Vedanta Society's Old Temple – San Francisco, California - Atlas Obscura

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Vedanta Society's Old Temple

Built in 1906, this unique building was the first Hindu temple in the United States. 


The Vedanta Society’s history in America dates back to the end of the 19th century. After attending the Chicago World’s Fair of 1893, Swami Vivekanandaji traveled to San Francisco, where he gathered a significant group of students. The Vedanta Society of San Francisco was established in 1900.

Vedanta, one of the six schools of Hindu philosophy, was brought to America by Hindu disciples of Ramakrishna, including Vivekanandaji and Swami Trigunatitananda.

After an invitation from Vivekanandaji, Trigunatitananda arrived in San Francisco on January 2, 1903. He supervised classes and lectures at the local Vedanta Society, but soon operations began to outgrow the small flat they were using. The society raised $1,800 (equivalent to about $51,800 in 2021), which they used to build a new home for the society at the corner of Webster and Filbert streets.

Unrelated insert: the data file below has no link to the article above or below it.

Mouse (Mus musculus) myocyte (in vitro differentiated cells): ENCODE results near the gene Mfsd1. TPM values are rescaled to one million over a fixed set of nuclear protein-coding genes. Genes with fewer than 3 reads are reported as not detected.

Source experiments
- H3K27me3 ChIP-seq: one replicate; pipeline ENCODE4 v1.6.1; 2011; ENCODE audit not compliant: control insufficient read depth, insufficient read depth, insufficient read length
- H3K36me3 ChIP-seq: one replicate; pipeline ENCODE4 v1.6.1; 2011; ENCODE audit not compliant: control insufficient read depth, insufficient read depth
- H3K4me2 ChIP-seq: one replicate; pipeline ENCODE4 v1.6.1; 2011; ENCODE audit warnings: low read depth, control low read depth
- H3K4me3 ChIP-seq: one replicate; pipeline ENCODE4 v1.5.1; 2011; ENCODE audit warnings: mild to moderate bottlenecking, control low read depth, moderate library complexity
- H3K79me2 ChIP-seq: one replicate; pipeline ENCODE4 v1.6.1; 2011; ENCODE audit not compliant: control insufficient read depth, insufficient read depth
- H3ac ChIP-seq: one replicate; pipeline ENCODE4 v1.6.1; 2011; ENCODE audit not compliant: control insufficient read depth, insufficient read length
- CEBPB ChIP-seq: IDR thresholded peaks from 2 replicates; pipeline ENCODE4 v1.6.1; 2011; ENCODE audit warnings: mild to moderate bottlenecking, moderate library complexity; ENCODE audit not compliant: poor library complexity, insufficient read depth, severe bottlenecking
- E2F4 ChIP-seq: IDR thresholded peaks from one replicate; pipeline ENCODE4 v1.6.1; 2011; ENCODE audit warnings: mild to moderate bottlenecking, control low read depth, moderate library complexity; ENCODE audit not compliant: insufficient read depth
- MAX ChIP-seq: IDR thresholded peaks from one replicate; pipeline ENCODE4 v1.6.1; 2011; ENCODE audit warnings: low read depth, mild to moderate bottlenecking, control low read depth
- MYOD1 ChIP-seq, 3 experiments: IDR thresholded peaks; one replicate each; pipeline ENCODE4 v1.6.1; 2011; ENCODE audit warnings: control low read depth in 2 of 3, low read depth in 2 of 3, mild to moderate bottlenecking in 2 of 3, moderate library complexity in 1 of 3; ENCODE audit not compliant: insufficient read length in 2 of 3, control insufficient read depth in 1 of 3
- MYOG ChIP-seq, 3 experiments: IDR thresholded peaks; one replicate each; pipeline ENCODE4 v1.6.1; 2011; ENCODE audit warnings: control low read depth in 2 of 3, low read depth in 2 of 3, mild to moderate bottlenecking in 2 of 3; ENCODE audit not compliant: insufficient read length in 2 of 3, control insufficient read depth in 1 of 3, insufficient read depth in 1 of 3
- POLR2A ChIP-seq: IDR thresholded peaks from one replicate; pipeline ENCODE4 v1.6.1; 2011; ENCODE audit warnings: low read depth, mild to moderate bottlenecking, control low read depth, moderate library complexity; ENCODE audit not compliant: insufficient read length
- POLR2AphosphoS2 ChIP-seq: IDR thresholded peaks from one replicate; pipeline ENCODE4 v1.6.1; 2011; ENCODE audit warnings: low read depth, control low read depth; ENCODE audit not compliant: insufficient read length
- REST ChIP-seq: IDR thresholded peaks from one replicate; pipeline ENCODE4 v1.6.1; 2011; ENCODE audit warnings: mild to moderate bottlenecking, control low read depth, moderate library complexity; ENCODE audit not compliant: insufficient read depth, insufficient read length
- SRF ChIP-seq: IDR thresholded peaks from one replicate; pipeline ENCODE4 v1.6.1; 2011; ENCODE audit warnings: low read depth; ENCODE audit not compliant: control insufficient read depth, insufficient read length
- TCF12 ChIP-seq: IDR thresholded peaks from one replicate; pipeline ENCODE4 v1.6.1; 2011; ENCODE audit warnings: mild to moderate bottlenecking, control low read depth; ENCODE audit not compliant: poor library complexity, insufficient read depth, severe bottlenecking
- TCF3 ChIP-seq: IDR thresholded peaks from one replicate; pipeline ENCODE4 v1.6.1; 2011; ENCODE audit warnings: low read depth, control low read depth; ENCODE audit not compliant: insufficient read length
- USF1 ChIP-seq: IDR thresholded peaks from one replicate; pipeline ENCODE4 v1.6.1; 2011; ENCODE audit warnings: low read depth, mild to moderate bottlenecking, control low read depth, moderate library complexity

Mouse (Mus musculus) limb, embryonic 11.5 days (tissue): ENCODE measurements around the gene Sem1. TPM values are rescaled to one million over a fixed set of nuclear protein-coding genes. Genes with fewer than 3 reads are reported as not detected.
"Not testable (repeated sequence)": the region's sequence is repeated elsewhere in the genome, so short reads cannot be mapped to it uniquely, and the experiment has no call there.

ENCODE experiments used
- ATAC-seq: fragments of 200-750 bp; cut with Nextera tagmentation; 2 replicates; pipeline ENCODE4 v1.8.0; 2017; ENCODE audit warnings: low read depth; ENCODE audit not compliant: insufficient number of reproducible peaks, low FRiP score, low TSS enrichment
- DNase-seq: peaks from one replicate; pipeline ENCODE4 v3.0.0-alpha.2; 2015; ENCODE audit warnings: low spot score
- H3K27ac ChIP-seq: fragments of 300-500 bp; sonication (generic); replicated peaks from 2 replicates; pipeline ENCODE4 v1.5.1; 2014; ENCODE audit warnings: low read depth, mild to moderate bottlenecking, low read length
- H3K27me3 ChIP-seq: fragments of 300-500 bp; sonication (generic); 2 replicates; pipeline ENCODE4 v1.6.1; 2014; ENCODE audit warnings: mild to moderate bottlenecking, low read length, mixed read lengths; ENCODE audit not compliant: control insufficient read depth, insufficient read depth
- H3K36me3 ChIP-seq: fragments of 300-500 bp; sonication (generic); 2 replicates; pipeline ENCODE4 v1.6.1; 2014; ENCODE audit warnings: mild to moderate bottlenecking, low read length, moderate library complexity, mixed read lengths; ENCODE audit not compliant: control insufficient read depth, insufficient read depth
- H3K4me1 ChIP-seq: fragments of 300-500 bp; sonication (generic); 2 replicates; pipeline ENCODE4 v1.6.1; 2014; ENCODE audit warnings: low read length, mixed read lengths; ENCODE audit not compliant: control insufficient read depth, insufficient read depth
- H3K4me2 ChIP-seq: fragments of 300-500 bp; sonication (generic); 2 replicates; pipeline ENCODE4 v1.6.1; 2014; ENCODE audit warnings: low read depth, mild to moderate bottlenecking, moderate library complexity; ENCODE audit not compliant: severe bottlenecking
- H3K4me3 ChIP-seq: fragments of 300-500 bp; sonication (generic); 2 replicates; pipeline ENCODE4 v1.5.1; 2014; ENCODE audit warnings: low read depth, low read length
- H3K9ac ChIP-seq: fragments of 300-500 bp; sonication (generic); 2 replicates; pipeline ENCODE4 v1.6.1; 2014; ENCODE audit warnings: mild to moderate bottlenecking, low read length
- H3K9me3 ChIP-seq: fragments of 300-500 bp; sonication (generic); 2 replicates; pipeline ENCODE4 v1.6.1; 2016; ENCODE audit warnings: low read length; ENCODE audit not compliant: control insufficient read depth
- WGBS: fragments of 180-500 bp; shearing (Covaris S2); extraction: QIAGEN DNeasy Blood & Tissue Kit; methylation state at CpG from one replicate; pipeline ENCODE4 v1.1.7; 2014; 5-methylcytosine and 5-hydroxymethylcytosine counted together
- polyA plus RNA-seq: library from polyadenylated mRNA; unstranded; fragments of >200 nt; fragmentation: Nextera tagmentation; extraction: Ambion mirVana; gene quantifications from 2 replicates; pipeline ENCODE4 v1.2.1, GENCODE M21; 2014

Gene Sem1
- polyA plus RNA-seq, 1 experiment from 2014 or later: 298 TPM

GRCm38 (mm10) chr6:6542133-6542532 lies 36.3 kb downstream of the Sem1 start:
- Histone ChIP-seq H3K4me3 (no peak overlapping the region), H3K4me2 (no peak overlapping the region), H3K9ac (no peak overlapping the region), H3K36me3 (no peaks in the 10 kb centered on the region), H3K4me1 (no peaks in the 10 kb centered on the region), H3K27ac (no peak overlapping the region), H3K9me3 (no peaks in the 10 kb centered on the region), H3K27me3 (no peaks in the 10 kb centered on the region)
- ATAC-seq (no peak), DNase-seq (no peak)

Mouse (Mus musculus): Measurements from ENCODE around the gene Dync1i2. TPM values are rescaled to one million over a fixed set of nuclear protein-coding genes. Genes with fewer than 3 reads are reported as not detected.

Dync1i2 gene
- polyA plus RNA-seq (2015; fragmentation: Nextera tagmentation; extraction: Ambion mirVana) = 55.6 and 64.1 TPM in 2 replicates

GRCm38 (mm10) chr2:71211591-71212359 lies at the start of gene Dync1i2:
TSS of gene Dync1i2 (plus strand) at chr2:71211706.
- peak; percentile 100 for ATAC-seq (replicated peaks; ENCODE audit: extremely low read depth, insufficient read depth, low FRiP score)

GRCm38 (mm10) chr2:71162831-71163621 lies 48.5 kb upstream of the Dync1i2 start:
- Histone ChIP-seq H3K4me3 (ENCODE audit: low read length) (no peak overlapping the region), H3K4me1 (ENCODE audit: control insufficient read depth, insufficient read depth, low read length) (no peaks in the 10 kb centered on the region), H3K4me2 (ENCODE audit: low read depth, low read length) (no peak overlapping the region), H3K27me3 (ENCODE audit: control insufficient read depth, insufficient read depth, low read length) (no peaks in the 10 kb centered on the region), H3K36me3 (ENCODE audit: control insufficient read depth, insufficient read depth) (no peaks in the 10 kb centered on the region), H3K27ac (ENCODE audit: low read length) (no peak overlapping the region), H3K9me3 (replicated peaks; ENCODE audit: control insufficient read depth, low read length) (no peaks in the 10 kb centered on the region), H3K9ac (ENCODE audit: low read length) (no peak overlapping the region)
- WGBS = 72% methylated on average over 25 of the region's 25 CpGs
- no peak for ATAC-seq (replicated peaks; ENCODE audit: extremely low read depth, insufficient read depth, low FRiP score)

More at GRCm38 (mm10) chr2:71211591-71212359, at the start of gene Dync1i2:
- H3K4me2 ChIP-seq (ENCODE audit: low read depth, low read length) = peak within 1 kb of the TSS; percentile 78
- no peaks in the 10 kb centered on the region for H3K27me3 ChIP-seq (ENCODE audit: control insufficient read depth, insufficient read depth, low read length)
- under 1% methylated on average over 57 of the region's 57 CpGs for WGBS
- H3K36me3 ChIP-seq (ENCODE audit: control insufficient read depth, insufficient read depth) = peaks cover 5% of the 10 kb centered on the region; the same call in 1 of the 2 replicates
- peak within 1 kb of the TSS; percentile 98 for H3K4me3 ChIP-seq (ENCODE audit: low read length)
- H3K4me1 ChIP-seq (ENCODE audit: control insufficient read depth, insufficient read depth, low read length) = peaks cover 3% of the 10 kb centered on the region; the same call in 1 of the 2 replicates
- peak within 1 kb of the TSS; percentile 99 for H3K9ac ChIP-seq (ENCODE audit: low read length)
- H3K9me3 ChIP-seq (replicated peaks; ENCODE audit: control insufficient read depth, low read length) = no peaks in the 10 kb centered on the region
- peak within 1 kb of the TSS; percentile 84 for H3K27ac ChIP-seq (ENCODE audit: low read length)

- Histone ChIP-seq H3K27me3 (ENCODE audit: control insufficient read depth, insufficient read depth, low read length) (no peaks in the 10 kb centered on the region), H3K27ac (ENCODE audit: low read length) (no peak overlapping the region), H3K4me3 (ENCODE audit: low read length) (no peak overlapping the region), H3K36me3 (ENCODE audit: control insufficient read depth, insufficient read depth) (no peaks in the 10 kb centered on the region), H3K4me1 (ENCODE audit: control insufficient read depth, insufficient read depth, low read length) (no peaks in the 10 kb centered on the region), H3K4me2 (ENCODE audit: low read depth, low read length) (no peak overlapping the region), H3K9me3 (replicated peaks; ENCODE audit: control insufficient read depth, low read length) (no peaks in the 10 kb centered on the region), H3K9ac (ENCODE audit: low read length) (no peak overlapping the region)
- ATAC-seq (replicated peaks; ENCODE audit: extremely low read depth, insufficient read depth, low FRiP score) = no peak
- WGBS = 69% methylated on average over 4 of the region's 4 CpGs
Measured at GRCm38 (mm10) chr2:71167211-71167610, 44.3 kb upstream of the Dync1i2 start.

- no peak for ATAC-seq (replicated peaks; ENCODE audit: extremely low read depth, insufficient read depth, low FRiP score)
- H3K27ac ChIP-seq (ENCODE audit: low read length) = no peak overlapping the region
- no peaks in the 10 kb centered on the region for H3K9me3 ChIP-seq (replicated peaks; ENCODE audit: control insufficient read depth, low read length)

The first two floors of the building were completed in August 1905, and the building served as an office and teaching space, as well as living quarters for the swamis and their assistants. The temple was officially dedicated in January 1906. In 1908, an additional floor was constructed, which included a balcony and the main towers. The Vedanta Society published that architecturally “this temple may be considered as a combination of a Hindu temple, a Christian church, a Mohammedan mosque, a Hindu math or monastery, and an American residence.”

Due to its onion domed towers, the building is often confused for the Russian Embassy. Incredibly, the temple survived the San Francisco earthquake and fire of April 1906. It served the local Vedanta community until a new temple, dedicated in 1959, was built at 2323 Vallejo Street. The old temple is now used as a dormitory and classroom space.

The temple captured the city’s attention on December 28, 1914, when a former student detonated explosives inside the temple at the feet of Trigunatitananda. The former student died, and Trigunatitananda sustained injuries that led to his death several weeks later. Onlookers describe the bomber as walking to the front of the temple and then banging a package three times before it exploded. 

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